Home » Experts Think ‘Peak Oil’ Could Be Here As Soon As 2030

Experts Think ‘Peak Oil’ Could Be Here As Soon As 2030

Peak Oil Gaph
ADVERTISEMENT

One of the quirks of modern life is that there’s almost nothing less controversial than talking about the weather, and nothing more controversial than talking about the climate. The extremely important COP28 Climate Conference is going on right now in Dubai and the big topic is climate, transportation, and just how far electric cars can take us.

If you love talking about energy you’re going to love this installment of The Morning Dump. I want to look at some of the new assumptions undergirding the world as it meets to discuss ways to prevent an environmental apocalypse. I’ll also explore, a bit, the way banks have to think about this.

Vidframe Min Top
Vidframe Min Bottom

And, finally, even if you don’t believe global warming is all that bad, one of my favorite thinkers in the energy space has a paper out on the economic/security risk of oil dependence.

Not to be crude, but let’s freakin’ do this.

Can EVs Get Us To Peak Fossil Fuel Usage In 2030?

Byd Exterior Rear

ADVERTISEMENT

I suppose 2030 isn’t that far away. It’s about as close as 2018, which is hard to fathom. The world keeps consuming more energy as it grows but, with temperatures also climbing, the world is also considering where to source that energy.

The International Energy Agency (IEA) is a large, quasi-governmental group formed by a bunch of non-OPEC countries (specifically, OECD countries) in response to the 1973 Oil Embargo, which itself followed multiple armed conflicts between Israel and its neighbors.

It’s an imperfect organization, but the group has produced a number of reports in advance of COP28 that policymakers will be referencing, so let’s take a look.

In particular, the recently released “World Energy Outlook” looks at the Paris Agreement and attempts to find out how close the world is to the agreement’s stated goal of limiting “global warming to 1.5°C” which means “greenhouse gas emissions must peak before 2025 at the latest and decline 43% by 2030.”

According to the report, things are improving, but not fast enough and we’re not going to get there until we can triple global renewable power capacity, double the rate of energy efficiency improvements, and do a bunch of other things.

ADVERTISEMENT

One bright spot in the report is that peak fossil fuel use for transportation and energy might come sooner than you’d guess. This is the “good” way we reach Peak Oil, by reducing demand. The “bad” way is by maintaining demand (or increasing it) and running out.

“A legacy of the global energy crisis may be to usher in the beginning of the end of the fossil fuel era: the momentum behind clean energy transitions is now sufficient for global demand for coal, oil and natural gas to all reach a high point before 2030…”

As you can see in the paragraphs above, a lot of this is based on China, where there’s both a slowing economy and a boom in electric cars and solar/renewable energy, though advanced economies like the United States and Germany also play a key role.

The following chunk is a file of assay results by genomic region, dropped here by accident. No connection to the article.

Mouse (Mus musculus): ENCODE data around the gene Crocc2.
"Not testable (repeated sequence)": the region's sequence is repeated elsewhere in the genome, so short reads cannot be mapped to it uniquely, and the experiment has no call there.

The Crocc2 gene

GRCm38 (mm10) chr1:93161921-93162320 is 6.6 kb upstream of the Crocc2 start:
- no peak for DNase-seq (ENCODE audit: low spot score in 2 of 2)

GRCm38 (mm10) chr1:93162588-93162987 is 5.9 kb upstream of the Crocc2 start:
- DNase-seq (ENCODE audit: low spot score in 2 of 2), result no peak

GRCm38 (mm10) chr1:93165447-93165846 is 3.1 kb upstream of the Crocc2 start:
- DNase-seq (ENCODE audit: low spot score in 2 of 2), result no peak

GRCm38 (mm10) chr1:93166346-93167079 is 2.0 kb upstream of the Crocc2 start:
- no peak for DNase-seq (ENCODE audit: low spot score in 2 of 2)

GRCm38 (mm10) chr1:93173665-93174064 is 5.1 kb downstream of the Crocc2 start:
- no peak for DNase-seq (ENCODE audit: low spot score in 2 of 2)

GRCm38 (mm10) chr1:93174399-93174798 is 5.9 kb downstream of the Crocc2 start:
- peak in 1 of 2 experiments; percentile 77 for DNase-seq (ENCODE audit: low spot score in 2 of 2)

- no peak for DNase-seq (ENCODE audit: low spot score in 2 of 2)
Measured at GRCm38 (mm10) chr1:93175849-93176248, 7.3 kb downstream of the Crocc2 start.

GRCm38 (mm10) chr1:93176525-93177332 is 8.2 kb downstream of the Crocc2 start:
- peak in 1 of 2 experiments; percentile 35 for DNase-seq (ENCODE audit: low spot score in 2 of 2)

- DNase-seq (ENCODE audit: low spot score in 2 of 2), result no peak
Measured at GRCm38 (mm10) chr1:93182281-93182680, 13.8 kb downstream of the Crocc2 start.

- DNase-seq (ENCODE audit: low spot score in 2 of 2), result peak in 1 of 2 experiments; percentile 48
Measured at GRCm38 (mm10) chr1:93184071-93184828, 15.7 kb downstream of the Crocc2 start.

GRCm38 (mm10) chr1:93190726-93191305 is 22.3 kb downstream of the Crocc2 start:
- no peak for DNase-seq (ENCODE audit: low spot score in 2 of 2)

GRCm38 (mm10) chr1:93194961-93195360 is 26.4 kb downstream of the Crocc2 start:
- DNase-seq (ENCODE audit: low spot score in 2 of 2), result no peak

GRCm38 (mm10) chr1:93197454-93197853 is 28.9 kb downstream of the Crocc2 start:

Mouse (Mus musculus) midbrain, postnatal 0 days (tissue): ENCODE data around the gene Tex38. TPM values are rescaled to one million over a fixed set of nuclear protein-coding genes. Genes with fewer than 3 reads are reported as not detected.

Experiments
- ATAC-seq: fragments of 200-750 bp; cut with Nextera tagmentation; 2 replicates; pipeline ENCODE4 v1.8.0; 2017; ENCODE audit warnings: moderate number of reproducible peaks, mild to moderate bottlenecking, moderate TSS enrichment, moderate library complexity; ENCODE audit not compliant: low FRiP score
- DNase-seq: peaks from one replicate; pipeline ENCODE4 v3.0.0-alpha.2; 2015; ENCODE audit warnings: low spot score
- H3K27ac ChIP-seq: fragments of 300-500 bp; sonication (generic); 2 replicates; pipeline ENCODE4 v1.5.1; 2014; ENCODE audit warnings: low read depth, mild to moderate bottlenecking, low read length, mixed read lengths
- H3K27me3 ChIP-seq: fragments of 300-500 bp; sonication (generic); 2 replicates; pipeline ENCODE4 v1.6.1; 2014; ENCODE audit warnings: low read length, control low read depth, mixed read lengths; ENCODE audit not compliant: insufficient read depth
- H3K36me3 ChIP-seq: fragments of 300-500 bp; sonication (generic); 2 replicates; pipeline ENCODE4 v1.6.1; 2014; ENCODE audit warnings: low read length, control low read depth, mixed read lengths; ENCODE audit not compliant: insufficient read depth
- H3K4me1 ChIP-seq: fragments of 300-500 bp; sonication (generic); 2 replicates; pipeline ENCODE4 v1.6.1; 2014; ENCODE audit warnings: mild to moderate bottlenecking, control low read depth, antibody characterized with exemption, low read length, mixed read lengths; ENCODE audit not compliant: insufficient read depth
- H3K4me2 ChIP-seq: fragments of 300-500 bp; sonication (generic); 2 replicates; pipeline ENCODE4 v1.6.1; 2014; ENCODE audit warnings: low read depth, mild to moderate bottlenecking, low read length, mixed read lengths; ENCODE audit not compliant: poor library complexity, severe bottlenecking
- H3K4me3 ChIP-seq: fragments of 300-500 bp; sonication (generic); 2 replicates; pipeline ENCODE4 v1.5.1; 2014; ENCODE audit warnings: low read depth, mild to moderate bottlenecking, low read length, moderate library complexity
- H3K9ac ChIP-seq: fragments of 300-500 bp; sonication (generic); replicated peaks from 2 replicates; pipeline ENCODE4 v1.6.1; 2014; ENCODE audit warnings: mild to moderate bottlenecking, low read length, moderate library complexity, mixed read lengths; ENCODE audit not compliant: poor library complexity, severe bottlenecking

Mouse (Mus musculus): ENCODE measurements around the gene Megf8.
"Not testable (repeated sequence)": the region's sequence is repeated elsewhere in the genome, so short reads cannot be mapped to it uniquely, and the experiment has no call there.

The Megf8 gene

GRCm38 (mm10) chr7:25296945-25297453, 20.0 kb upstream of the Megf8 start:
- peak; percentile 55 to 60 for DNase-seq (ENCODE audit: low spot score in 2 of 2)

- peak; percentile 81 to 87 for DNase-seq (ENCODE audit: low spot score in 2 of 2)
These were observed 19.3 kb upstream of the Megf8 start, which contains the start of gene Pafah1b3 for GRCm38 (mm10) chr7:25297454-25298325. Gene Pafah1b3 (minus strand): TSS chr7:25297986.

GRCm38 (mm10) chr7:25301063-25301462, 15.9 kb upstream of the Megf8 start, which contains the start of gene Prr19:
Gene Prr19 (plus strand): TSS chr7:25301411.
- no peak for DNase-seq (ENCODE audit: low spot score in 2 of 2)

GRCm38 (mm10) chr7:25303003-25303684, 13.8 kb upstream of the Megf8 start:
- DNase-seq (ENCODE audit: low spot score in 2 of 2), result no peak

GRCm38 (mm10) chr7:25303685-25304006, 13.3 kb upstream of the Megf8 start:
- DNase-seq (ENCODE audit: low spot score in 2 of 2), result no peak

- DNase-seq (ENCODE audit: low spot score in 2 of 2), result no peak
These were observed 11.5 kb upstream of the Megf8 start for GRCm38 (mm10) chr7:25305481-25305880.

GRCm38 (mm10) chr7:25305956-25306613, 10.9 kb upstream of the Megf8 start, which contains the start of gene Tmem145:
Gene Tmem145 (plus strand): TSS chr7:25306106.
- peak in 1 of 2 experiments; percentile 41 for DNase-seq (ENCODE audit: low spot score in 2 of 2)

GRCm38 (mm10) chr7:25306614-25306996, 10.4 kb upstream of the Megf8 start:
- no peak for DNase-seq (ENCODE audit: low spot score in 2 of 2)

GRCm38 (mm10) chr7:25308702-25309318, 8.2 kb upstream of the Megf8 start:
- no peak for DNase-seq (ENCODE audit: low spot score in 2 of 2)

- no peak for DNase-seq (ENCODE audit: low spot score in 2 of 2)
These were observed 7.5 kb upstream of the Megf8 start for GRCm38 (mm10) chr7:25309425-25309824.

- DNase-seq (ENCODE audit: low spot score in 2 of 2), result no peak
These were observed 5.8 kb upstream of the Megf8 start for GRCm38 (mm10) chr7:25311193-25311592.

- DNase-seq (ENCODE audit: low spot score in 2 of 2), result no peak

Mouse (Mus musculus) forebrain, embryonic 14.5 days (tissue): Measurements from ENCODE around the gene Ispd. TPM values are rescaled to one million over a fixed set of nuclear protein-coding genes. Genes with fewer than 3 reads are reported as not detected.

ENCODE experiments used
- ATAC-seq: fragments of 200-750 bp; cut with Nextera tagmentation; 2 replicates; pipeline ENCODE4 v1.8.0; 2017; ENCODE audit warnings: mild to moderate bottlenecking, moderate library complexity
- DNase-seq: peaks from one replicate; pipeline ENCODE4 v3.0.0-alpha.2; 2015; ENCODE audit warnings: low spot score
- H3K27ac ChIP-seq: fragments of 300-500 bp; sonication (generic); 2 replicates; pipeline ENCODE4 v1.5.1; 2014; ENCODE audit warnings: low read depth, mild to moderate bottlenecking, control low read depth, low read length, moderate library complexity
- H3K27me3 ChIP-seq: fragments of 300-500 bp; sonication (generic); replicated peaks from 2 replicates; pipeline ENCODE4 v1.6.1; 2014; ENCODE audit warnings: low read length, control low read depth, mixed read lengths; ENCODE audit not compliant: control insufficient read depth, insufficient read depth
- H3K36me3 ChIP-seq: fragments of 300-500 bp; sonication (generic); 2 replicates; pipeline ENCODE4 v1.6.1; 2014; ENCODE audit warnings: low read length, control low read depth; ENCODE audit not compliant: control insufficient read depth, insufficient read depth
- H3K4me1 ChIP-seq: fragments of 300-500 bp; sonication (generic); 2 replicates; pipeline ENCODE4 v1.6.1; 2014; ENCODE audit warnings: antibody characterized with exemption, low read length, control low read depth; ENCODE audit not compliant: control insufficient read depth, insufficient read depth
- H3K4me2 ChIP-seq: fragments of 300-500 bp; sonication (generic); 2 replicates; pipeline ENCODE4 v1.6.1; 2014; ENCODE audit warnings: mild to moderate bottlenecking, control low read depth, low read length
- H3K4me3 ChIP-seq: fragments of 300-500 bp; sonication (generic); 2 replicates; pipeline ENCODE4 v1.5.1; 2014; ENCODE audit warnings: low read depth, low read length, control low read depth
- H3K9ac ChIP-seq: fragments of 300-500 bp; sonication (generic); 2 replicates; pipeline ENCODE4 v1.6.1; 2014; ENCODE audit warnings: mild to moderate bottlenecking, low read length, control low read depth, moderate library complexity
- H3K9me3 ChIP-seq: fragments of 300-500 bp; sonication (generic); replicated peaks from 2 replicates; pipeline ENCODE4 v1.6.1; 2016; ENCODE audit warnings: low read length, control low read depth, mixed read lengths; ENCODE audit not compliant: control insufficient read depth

Still, it’s not happening quickly enough. Again, from the report:

The key actions required to bend the emissions curve downwards to 2030 are widely known and in most cases very cost effective. Tripling renewable energy capacity, doubling the pace of energy efficiency improvements to 4% per year, ramping up electrification and slashing methane emissions from fossil fuel operations together provide more than 80% of the emissions reductions needed by 2030 to put the energy sector on a pathway to limit warming to 1.5 °C. In addition, innovative, large-scale financing mechanisms are required to support clean energy investments in emerging and developing economies, as are measures to ensure an orderly decline in the use of fossil fuels, including an end to new approvals of unabated coal-fired power plants.

This was all a prelude to COP28, so how’s that going?

COP28 President Says Ending Fossil Fuels Will “Send Us Back To The Caves”

Cop28
Source: COP28

Oops. On the verge of COP28 starting, the conferences’s president, the UAE’s Sultan Al Jaber (this guy!), said some things that didn’t exactly please everyone.

ADVERTISEMENT

Here’s The Guardian with the scoop:

The president of Cop28, Sultan Al Jaber, has claimed there is “no science” indicating that a phase-out of fossil fuels is needed to restrict global heating to 1.5C, the Guardian and the Centre for Climate Reporting can reveal.

Al Jaber also said a phase-out of fossil fuels would not allow sustainable development “unless you want to take the world back into caves”.

The comments were “incredibly concerning” and “verging on climate denial”, scientists said, and they were at odds with the position of the UN secretary general, António Guterres.

Oh boy.

Everyone is still going forward, and Dan Jorgensen, the Danish climate minister, rose to Al Jeber’s defense. From Bloomberg:

“At none of the many meetings and talks we have had has he ever spoken against a science-based approach to climate change and never denied the science,” Jorgensen said. “On the contrary, he has said that the phase-down and the phase-out of fossil fuel is inevitable. In fact, it is essential. Let that guide our further negotiations.”

The actual language of an agreement on fossil fuels to come out of COP28 is still up in the air but the Bloomberg report also includes a lot of support from various sides for the tripling of renewable energy and more investment in new technologies.

What Role Do Banks Play In All This?

Cop28 Panel
source: COP28

Speaking of investment, there’s a lot of pressure on banks and financial institutions to account for how much money they’re pouring into companies that increase global emissions. Specifically, transportation is a huge contributor, but how do you count it?

ADVERTISEMENT

Ahead of COP28, S&P Global Mobility put out an interesting report that suggests some possibilities:

Properly calculating vehicle emissions requires three key steps: estimating Well-to-Wheel (vehicle lifetime) emissions, projecting manufacturer-level emissions projections, and conducting portfolio-level analysis.

Step 1: Estimating Well-to-Wheel (Vehicle Lifetime) Emissions: Well-to-Wheel emissions are typically broken out into Well-to-Tank (fuel extraction, processing, and transportation) emissions and Tank-to-Wheel (combustion) emissions. Calculating Well-to-Tank emissions includes the upstream CO2 production for gasoline (including extraction, refinement, and shipping) and electric (including mining extraction, charging needs and grid emissions) vehicles. Next, calculating Tank-to-Wheel emissions requires projecting vehicle lifetime mileage and vehicle CO2 production per mile for each vehicle type in the bank’s portfolio, from ICE to hybrids to battery electric vehicles. This information should be calculated on vehicle Tank-to-wheel emissions by make, model, and powertrain combinations, accounting for geography and usage.